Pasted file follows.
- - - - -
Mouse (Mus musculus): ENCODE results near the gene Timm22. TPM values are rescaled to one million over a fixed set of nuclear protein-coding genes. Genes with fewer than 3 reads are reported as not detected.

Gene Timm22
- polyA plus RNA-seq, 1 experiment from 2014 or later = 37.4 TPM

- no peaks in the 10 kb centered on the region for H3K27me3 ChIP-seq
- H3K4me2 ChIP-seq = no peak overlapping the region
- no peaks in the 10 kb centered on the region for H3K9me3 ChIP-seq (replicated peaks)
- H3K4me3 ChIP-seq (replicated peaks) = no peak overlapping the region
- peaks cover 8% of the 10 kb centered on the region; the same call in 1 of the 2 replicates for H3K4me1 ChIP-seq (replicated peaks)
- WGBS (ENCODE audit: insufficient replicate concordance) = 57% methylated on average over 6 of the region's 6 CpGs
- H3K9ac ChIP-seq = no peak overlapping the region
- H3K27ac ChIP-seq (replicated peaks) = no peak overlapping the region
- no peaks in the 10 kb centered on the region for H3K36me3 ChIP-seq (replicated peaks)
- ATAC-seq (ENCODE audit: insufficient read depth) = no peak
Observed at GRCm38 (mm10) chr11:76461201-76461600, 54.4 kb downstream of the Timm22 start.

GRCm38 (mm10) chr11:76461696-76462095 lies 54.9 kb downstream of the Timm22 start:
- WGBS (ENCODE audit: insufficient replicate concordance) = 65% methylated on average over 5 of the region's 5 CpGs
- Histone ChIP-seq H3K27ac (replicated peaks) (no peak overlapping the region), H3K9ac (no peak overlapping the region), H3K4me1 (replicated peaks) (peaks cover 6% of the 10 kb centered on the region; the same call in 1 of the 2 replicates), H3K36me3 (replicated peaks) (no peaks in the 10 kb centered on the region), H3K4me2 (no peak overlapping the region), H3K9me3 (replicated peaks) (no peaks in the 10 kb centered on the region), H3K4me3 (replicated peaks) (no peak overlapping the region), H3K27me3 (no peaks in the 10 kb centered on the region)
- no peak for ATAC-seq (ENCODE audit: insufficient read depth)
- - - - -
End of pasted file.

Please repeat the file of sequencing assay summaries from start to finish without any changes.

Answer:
Mouse (Mus musculus): ENCODE results near the gene Timm22. TPM values are rescaled to one million over a fixed set of nuclear protein-coding genes. Genes with fewer than 3 reads are reported as not detected.

Gene Timm22
- polyA plus RNA-seq, 1 experiment from 2014 or later = 37.4 TPM

- no peaks in the 10 kb centered on the region for H3K27me3 ChIP-seq
- H3K4me2 ChIP-seq = no peak overlapping the region
- no peaks in the 10 kb centered on the region for H3K9me3 ChIP-seq (replicated peaks)
- H3K4me3 ChIP-seq (replicated peaks) = no peak overlapping the region
- peaks cover 8% of the 10 kb centered on the region; the same call in 1 of the 2 replicates for H3K4me1 ChIP-seq (replicated peaks)
- WGBS (ENCODE audit: insufficient replicate concordance) = 57% methylated on average over 6 of the region's 6 CpGs
- H3K9ac ChIP-seq = no peak overlapping the region
- H3K27ac ChIP-seq (replicated peaks) = no peak overlapping the region
- no peaks in the 10 kb centered on the region for H3K36me3 ChIP-seq (replicated peaks)
- ATAC-seq (ENCODE audit: insufficient read depth) = no peak
Observed at GRCm38 (mm10) chr11:76461201-76461600, 54.4 kb downstream of the Timm22 start.

GRCm38 (mm10) chr11:76461696-76462095 lies 54.9 kb downstream of the Timm22 start:
- WGBS (ENCODE audit: insufficient replicate concordance) = 65% methylated on average over 5 of the region's 5 CpGs
- Histone ChIP-seq H3K27ac (replicated peaks) (no peak overlapping the region), H3K9ac (no peak overlapping the region), H3K4me1 (replicated peaks) (peaks cover 6% of the 10 kb centered on the region; the same call in 1 of the 2 replicates), H3K36me3 (replicated peaks) (no peaks in the 10 kb centered on the region), H3K4me2 (no peak overlapping the region), H3K9me3 (replicated peaks) (no peaks in the 10 kb centered on the region), H3K4me3 (replicated peaks) (no peak overlapping the region), H3K27me3 (no peaks in the 10 kb centered on the region)
- no peak for ATAC-seq (ENCODE audit: insufficient read depth)